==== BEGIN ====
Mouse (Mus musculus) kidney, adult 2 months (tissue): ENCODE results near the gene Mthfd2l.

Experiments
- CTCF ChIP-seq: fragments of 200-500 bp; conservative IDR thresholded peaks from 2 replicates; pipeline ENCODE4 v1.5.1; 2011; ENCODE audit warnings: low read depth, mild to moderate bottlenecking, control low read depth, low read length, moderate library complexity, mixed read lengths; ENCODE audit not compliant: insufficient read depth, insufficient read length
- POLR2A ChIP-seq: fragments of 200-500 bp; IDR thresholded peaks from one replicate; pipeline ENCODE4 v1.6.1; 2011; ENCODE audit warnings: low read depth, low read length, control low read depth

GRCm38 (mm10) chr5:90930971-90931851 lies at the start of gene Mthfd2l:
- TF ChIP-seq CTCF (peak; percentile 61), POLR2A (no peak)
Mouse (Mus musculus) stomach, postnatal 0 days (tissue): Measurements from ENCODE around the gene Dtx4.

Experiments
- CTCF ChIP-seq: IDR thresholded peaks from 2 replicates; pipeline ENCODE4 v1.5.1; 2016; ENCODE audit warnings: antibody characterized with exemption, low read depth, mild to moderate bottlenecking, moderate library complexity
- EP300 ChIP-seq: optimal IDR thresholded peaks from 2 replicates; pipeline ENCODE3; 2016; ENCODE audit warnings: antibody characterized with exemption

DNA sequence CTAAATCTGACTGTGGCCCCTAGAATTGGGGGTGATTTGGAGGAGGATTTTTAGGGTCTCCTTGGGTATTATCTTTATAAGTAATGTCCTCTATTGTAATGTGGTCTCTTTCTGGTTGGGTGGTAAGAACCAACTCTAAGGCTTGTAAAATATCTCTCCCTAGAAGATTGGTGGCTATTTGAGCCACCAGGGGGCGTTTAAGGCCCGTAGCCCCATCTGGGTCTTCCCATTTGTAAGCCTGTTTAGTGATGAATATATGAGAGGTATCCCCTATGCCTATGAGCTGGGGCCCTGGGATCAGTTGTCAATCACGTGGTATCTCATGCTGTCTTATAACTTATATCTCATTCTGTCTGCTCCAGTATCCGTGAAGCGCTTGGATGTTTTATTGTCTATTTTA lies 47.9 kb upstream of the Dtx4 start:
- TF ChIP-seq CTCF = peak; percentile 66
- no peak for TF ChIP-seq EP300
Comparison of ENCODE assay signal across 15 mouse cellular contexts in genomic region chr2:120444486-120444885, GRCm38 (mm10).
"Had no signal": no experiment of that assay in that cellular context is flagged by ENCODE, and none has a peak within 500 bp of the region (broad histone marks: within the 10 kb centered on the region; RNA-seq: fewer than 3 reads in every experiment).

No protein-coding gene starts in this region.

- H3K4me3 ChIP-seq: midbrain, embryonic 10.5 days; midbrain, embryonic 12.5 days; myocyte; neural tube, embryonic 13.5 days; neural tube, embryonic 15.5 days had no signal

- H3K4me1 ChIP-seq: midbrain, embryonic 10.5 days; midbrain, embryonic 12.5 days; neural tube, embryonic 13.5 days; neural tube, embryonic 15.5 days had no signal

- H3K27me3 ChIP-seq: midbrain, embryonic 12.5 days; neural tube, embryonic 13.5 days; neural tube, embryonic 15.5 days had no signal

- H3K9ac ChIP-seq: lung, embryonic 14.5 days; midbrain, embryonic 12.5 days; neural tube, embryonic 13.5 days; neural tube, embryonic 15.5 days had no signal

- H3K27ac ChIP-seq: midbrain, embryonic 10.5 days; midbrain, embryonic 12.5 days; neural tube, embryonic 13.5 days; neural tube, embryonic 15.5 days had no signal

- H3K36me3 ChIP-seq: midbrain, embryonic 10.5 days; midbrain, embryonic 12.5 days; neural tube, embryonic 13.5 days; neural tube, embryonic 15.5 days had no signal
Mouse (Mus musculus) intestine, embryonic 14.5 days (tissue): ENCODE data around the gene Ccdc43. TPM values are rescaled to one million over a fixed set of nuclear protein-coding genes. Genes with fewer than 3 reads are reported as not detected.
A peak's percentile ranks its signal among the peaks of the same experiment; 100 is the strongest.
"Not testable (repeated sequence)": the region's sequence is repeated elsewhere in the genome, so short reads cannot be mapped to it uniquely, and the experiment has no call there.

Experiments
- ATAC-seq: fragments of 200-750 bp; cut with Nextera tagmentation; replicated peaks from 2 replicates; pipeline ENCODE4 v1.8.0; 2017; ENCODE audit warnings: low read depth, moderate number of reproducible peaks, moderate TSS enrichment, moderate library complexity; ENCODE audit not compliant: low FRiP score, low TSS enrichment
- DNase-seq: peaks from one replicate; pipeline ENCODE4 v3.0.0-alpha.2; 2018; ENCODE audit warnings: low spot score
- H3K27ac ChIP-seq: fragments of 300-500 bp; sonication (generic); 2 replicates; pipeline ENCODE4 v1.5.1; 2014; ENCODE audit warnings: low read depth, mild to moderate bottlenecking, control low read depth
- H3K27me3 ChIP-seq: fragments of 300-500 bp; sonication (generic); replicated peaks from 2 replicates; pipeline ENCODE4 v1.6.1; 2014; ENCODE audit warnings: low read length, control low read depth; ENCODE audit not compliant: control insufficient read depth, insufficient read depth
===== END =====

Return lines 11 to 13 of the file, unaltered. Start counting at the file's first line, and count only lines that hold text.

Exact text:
DNA sequence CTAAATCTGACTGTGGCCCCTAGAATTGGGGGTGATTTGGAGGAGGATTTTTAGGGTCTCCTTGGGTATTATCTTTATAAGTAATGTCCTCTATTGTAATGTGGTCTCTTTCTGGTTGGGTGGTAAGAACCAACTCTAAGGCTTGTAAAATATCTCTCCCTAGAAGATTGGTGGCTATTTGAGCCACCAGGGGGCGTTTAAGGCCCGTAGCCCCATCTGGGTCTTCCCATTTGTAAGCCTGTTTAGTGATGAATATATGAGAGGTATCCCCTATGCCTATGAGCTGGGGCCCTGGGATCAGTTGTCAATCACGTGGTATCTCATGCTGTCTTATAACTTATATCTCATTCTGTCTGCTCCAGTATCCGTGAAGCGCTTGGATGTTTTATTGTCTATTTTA lies 47.9 kb upstream of the Dtx4 start:
- TF ChIP-seq CTCF = peak; percentile 66
- no peak for TF ChIP-seq EP300